On Tuesday, a state board adopted a regulation proposed by Secretary of State Kris Kobach’s office allowing thousands of Kansas voters whose registrations were suspended to vote in federal elections but not in state and local races. By presenting it as a temporary rather than permanent regulation, the office was able to submit it to the State Rules and Regulations Board, which exists only to approve temporary regulations. Such regulations don’t have to go through the typically elaborate process for permanent regulations, which require a 60-day public comment period before being adopted. Here’s an explanation of what happened Tuesday, what the State Rules and Regulations Board is, and how Kobach’s proposal came to be adopted with virtually no advance notice and no public input.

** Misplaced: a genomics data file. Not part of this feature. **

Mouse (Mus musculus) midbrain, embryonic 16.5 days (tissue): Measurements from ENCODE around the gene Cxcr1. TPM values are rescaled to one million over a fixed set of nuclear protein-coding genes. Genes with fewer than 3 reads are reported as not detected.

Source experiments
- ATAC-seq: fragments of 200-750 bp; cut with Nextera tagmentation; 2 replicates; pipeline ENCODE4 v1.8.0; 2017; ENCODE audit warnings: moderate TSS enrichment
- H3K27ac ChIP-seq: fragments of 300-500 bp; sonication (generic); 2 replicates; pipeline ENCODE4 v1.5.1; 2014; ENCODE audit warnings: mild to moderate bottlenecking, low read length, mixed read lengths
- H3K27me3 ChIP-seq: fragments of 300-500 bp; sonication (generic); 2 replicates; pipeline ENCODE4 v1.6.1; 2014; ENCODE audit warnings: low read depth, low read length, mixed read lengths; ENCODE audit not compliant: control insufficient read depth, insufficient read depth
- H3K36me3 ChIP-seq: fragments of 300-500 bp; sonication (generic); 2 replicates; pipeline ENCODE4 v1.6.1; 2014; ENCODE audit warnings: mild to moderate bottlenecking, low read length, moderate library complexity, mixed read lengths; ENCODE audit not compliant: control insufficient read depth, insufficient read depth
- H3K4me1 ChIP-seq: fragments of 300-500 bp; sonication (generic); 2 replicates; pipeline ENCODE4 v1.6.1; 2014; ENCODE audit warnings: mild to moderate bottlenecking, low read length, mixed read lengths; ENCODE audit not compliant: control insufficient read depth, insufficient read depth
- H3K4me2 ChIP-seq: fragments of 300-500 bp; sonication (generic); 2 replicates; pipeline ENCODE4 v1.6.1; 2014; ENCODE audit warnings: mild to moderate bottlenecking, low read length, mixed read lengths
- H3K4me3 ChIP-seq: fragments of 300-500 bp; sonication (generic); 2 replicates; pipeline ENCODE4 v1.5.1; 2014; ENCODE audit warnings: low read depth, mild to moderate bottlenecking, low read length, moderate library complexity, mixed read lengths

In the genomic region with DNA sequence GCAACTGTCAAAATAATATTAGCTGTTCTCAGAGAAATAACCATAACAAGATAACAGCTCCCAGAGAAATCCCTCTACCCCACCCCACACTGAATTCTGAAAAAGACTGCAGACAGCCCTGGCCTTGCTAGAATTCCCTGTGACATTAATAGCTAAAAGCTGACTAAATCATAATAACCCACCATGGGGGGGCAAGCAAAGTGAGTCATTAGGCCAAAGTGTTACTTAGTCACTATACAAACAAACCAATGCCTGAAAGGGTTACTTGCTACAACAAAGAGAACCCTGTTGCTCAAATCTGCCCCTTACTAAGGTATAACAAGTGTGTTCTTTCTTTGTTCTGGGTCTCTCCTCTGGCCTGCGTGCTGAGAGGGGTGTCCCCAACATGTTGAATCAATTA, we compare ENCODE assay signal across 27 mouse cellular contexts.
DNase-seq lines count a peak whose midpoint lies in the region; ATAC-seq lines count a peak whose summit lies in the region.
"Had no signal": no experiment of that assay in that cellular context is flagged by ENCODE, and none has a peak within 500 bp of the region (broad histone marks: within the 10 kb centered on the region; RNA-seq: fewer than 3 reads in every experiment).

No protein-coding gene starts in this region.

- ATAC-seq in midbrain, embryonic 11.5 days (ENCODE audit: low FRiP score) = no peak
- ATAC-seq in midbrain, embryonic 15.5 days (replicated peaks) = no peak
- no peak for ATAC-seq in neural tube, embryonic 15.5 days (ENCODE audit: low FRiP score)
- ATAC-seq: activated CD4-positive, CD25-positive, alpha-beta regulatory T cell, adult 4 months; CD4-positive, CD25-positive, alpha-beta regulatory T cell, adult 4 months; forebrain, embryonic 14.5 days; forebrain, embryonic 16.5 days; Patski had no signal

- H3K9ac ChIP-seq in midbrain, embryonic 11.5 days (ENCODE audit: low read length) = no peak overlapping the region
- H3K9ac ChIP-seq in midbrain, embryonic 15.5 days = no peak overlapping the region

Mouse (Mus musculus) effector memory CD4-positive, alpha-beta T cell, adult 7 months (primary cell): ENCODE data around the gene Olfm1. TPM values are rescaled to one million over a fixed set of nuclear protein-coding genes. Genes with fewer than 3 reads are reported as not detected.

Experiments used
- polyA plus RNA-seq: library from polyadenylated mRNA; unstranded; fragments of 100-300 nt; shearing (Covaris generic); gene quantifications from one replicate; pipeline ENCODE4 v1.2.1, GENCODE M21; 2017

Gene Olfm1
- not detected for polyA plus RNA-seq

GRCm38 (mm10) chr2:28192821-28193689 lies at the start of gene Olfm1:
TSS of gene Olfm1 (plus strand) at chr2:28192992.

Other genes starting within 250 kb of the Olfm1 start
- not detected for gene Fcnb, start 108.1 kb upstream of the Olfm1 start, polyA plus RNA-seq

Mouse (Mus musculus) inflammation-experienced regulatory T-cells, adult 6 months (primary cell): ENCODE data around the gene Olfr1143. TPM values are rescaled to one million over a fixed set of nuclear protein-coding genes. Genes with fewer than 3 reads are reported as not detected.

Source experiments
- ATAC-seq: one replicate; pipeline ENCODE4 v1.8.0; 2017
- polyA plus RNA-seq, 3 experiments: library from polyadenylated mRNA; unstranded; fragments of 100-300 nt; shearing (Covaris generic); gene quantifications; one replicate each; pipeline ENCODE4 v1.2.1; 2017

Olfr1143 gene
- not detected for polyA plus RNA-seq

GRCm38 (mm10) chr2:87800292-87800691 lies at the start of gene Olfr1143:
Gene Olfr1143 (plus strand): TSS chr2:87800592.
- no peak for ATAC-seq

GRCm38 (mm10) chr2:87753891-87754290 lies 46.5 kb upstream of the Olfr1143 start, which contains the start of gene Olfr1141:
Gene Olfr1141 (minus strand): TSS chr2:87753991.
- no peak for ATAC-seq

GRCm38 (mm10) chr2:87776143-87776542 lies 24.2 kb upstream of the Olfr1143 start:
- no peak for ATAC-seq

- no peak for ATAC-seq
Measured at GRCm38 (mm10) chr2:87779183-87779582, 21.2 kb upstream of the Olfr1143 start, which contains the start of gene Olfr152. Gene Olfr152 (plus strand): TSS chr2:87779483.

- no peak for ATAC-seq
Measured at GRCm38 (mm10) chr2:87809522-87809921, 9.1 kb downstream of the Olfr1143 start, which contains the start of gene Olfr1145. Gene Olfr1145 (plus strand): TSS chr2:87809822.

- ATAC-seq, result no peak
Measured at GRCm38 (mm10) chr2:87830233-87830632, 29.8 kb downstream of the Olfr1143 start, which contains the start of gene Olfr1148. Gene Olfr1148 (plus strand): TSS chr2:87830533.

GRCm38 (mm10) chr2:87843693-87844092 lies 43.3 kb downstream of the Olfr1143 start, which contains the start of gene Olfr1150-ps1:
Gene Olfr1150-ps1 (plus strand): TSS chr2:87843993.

In 2011, Gov. Sam Brownback signed the Kansas Secure and Fair Elections Act (SAFE) into law. Among other things, the law, which was championed by Kobach as an anti-election-fraud measure, requires voter registration applicants to submit documentary proof of citizenship, such as a birth certificate or passport, when they apply to register to vote. The proof-of-citizenship requirement became effective on Jan. 1, 2013.
One problem with SAFE is that the National Voter Registration Act, which Congress passed in 1993 and is commonly known as the “motor voter” law, requires states to accept uniform federal voter registration forms. Those forms do not require documentary proof of citizenship. They merely require registrants to sign a statement, under penalty of perjury, that they are U.S. citizens.